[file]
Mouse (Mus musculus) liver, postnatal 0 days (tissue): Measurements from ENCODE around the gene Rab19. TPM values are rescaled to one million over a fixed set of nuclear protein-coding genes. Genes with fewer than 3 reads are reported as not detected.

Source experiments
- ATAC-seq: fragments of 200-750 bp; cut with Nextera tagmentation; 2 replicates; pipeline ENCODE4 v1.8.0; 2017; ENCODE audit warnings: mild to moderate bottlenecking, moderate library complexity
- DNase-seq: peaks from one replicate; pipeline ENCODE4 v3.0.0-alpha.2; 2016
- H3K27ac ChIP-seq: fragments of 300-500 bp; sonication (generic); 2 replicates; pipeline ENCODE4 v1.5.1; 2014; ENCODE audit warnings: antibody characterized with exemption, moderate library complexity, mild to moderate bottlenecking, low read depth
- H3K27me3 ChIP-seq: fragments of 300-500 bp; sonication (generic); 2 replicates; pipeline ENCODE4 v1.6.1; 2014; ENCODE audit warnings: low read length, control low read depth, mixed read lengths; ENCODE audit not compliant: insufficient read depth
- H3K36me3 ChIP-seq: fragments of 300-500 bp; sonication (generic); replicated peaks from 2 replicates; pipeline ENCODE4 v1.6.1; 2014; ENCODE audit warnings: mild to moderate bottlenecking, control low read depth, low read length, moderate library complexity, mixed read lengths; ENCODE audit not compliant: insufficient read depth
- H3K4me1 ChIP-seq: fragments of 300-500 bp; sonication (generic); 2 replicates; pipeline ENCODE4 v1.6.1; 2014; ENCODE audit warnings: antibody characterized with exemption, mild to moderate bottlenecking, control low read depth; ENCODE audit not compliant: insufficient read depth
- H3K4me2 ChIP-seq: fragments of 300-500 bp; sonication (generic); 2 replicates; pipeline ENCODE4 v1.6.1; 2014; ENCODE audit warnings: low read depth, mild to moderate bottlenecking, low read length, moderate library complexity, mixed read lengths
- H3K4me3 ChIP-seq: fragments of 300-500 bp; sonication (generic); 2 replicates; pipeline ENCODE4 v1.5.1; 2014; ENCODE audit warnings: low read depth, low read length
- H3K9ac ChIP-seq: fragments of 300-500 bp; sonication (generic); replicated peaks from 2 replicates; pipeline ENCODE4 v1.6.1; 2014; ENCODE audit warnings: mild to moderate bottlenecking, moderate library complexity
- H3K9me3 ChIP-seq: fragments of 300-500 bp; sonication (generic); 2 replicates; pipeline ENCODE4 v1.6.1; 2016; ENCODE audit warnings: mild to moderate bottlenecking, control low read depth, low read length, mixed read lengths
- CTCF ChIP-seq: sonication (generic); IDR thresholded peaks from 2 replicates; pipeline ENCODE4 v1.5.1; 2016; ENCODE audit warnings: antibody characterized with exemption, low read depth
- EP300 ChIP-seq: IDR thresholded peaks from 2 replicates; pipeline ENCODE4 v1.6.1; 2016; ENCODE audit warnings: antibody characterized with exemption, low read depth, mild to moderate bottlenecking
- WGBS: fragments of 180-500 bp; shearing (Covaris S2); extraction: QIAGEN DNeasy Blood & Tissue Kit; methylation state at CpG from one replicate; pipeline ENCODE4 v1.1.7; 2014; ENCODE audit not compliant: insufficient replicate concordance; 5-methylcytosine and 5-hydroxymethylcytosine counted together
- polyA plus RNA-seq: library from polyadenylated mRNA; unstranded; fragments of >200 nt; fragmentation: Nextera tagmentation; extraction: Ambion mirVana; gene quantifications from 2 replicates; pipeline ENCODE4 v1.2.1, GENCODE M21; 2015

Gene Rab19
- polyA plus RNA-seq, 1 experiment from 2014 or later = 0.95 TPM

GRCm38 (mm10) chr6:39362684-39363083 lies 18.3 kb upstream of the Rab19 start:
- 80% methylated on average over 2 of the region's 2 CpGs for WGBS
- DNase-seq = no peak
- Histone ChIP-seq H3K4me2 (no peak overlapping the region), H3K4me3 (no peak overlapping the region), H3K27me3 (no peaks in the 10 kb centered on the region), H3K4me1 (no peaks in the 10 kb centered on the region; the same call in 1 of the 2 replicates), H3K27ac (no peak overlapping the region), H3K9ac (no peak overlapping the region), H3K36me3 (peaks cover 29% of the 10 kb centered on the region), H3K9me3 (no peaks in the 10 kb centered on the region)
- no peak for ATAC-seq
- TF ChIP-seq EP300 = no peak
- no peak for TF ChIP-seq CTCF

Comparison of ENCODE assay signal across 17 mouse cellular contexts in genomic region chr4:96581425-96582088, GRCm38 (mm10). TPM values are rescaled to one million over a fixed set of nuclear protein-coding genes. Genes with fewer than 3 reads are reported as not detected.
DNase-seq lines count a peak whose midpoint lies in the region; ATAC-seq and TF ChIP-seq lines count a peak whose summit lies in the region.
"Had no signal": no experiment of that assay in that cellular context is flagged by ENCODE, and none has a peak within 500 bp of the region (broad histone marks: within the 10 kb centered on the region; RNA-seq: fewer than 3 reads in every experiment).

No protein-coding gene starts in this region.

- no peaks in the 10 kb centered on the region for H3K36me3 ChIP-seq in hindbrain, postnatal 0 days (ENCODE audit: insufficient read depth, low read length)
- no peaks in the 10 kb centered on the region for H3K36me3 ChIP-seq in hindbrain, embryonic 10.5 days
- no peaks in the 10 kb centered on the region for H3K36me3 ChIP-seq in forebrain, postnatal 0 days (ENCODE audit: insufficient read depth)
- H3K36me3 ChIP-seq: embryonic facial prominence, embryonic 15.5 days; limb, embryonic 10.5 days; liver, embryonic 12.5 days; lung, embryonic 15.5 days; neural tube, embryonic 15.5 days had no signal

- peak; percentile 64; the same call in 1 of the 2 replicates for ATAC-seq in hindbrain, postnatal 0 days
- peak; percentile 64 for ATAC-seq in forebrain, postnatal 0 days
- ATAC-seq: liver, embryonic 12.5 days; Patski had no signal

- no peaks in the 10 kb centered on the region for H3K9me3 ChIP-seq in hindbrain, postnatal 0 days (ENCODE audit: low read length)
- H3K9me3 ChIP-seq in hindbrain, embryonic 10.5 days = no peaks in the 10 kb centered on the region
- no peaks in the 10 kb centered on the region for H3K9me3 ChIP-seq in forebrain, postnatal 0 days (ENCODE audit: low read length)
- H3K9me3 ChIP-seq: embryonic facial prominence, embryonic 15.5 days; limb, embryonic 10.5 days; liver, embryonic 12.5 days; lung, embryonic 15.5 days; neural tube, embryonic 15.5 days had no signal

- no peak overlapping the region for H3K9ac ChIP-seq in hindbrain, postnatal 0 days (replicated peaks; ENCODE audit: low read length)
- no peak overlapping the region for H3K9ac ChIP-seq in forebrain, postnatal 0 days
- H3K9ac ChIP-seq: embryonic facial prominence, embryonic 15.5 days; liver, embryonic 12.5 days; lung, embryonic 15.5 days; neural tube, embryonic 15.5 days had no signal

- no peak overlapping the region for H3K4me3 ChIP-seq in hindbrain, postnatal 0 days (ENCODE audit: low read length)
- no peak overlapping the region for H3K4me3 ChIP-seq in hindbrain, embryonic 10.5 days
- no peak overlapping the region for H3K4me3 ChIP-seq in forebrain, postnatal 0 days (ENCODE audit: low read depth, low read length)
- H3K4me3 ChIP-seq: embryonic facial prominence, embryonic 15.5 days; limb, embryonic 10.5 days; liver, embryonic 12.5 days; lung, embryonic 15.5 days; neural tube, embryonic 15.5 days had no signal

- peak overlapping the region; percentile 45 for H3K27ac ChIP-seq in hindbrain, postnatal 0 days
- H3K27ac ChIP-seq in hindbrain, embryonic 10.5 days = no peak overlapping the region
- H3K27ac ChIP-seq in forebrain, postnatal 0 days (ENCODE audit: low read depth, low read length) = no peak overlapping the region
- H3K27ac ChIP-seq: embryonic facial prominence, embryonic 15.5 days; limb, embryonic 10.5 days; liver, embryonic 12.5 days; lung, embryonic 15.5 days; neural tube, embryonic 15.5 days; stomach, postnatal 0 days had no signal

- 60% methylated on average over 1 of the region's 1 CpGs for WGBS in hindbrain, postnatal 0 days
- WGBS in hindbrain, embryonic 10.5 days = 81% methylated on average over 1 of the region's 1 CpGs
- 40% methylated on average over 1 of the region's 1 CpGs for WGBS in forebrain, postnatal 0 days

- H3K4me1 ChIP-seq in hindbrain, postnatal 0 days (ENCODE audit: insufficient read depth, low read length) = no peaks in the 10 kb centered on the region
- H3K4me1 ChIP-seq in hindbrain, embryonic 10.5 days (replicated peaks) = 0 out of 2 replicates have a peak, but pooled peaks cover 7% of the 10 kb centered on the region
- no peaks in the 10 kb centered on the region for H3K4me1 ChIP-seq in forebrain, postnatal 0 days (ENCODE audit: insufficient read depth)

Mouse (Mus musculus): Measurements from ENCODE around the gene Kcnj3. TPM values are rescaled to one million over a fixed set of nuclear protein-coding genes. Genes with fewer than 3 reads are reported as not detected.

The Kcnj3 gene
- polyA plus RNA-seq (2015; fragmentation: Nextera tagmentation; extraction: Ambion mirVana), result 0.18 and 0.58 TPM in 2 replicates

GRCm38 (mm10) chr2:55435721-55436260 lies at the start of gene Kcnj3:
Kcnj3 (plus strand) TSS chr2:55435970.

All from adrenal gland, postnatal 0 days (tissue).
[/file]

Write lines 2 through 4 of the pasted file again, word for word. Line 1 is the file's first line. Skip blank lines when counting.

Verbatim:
Source experiments
- ATAC-seq: fragments of 200-750 bp; cut with Nextera tagmentation; 2 replicates; pipeline ENCODE4 v1.8.0; 2017; ENCODE audit warnings: mild to moderate bottlenecking, moderate library complexity
- DNase-seq: peaks from one replicate; pipeline ENCODE4 v3.0.0-alpha.2; 2016